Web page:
After running wild through the NFC North and surprising many around the NFL in 2018, the Bears’ 12-4 season ended in disappointment with a Wild Card playoff defeat. Fortunately, with a star-studded defense, a quarterback on the rise, and leadership that understands what it will take to run through the playoff gauntlet, the future looks bright.
On Monday, Bears general manager Ryan Pace and head coach Matt Nagy acted as that needed leadership as they spoke to a gathered media contingent in Lake Forest. They touched on what sparked one of the more memorable seasons on the lakefront in recent memory, Today Show quibbles, where they have to improve as an organization, and much more.
Here are my thoughts on every major note as the Bears officially turn their attention toward the 2019 off-season.
The merits of Pagano
The Bears made waves to lead off this past weekend when they hired former Colts head coach Chuck Pagano to be their new defensive coordinator. Noted guru Vic Fangio had left to become head coach of the Broncos, so Chicago moved quickly to find his replacement. Pagano has been someone that’s been around the NFL for more than two decades, having garnered an underrated reputation in high esteem.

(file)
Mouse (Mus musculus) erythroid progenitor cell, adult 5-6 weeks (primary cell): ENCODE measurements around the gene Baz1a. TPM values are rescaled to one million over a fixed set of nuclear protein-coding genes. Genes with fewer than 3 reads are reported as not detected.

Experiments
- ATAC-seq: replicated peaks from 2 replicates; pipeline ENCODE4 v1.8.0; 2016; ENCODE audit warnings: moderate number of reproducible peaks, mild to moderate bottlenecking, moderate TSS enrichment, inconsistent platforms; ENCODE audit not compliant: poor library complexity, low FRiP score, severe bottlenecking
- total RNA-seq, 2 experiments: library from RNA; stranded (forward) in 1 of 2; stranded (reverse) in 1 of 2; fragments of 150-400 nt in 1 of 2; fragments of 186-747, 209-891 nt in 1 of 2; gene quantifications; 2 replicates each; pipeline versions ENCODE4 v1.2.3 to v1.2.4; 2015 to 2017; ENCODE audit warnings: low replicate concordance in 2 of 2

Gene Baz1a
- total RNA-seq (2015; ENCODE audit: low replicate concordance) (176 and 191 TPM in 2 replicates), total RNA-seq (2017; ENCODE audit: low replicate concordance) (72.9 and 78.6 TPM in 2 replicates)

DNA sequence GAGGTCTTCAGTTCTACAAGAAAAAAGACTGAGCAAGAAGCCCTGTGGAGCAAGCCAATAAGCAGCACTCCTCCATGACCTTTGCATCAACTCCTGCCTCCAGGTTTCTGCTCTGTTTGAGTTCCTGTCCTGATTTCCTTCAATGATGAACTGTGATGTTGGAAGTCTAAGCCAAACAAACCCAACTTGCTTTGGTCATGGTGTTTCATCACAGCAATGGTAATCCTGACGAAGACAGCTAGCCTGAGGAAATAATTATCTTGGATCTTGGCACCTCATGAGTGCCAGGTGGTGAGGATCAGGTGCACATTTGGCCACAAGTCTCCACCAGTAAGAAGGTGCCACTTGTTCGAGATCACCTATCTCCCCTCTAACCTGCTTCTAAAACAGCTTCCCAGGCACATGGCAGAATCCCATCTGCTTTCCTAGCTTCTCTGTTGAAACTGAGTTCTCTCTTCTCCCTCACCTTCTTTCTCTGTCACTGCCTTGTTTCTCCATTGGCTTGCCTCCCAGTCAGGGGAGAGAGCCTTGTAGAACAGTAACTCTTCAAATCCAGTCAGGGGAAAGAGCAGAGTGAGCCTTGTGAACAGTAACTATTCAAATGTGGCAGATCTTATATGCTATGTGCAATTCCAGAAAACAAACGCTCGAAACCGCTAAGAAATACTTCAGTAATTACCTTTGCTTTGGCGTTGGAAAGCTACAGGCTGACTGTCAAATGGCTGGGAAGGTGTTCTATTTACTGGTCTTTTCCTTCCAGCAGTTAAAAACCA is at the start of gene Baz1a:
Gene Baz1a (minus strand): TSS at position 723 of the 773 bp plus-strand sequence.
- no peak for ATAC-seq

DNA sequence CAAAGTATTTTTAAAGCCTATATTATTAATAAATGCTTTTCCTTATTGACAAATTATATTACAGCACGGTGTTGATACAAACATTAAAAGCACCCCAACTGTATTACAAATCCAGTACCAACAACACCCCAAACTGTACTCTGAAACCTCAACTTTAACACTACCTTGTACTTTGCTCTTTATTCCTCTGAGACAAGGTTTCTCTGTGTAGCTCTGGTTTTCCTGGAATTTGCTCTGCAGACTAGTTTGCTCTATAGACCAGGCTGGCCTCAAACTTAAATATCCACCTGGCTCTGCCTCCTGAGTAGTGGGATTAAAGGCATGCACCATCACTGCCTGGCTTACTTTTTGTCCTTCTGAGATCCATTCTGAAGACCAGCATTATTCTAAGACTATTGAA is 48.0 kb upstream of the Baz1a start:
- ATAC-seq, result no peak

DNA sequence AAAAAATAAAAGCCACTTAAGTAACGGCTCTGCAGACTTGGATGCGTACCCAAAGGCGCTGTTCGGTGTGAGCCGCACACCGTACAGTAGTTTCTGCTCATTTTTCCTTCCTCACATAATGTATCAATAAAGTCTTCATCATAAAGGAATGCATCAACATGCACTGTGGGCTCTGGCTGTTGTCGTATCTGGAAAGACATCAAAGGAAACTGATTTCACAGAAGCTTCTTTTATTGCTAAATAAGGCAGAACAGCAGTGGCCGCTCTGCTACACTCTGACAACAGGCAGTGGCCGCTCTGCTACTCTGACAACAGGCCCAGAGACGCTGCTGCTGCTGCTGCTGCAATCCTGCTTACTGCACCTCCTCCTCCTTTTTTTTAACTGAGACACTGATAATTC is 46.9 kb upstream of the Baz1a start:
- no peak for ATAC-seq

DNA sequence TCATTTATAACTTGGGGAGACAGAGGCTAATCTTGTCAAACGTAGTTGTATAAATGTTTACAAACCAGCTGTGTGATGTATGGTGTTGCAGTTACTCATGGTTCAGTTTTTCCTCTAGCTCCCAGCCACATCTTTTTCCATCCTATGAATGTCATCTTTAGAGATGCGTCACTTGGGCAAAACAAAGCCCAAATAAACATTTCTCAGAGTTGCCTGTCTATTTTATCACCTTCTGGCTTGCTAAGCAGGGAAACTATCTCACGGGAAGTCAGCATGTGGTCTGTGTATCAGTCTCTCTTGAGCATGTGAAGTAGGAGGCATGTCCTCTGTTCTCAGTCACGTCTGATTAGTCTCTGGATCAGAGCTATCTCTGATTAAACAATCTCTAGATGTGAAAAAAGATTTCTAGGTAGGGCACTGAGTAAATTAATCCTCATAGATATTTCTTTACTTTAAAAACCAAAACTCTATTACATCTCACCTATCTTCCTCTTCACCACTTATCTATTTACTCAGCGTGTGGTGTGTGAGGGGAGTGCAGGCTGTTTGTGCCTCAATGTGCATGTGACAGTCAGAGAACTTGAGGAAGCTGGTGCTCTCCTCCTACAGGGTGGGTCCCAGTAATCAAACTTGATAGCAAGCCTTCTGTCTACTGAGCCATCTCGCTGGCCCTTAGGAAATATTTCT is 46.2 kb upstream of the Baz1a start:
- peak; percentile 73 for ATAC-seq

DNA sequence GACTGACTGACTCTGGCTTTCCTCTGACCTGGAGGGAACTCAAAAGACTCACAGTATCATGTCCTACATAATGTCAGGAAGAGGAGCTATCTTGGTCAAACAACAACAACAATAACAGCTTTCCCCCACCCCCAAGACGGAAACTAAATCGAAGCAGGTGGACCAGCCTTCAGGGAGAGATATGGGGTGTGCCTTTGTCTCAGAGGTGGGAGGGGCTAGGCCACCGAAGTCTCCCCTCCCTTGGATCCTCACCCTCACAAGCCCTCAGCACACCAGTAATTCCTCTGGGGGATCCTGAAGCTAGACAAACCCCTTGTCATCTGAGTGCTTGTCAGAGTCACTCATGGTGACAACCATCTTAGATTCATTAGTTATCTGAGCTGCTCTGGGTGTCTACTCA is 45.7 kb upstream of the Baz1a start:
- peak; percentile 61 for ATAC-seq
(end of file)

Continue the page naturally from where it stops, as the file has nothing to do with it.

As Pace and Nagy waxed poetically about their new defensive leader, it was immediately evident as to why the Bears wanted to bring Pagano in and hold him tight.
Nagy first called Pagano a puzzle piece of sorts for the Bears defense, and cited his experience and aggressive style as being the most attractive pieces of his resume.
“He has an attacking style. He is aggressive. He’s had a lot of success,” Nagy said. “The more we talked, the more we felt this was a perfect fit for us.”
Pace couldn’t help but reverberate the same thoughts of his coach, as he deferred to Nagy’s call.